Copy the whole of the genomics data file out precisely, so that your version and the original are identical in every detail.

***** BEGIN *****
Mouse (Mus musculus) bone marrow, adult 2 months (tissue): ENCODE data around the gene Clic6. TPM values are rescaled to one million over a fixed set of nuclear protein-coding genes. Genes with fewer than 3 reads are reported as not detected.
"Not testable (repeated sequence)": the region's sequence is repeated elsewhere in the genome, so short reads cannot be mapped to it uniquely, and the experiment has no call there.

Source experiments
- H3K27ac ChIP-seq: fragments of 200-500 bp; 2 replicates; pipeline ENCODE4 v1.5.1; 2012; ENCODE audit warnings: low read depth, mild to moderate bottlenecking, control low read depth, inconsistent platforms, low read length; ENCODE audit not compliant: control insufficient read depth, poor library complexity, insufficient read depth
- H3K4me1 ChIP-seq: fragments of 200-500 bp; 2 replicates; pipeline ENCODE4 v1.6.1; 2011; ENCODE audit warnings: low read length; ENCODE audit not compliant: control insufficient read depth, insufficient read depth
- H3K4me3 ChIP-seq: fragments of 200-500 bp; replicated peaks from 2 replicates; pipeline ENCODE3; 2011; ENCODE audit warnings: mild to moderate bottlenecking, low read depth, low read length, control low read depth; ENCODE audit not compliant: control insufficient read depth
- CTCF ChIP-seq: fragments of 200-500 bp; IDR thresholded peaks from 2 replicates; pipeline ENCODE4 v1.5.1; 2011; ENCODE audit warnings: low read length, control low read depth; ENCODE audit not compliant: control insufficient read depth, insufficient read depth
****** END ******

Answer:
Mouse (Mus musculus) bone marrow, adult 2 months (tissue): ENCODE data around the gene Clic6. TPM values are rescaled to one million over a fixed set of nuclear protein-coding genes. Genes with fewer than 3 reads are reported as not detected.
"Not testable (repeated sequence)": the region's sequence is repeated elsewhere in the genome, so short reads cannot be mapped to it uniquely, and the experiment has no call there.

Source experiments
- H3K27ac ChIP-seq: fragments of 200-500 bp; 2 replicates; pipeline ENCODE4 v1.5.1; 2012; ENCODE audit warnings: low read depth, mild to moderate bottlenecking, control low read depth, inconsistent platforms, low read length; ENCODE audit not compliant: control insufficient read depth, poor library complexity, insufficient read depth
- H3K4me1 ChIP-seq: fragments of 200-500 bp; 2 replicates; pipeline ENCODE4 v1.6.1; 2011; ENCODE audit warnings: low read length; ENCODE audit not compliant: control insufficient read depth, insufficient read depth
- H3K4me3 ChIP-seq: fragments of 200-500 bp; replicated peaks from 2 replicates; pipeline ENCODE3; 2011; ENCODE audit warnings: mild to moderate bottlenecking, low read depth, low read length, control low read depth; ENCODE audit not compliant: control insufficient read depth
- CTCF ChIP-seq: fragments of 200-500 bp; IDR thresholded peaks from 2 replicates; pipeline ENCODE4 v1.5.1; 2011; ENCODE audit warnings: low read length, control low read depth; ENCODE audit not compliant: control insufficient read depth, insufficient read depth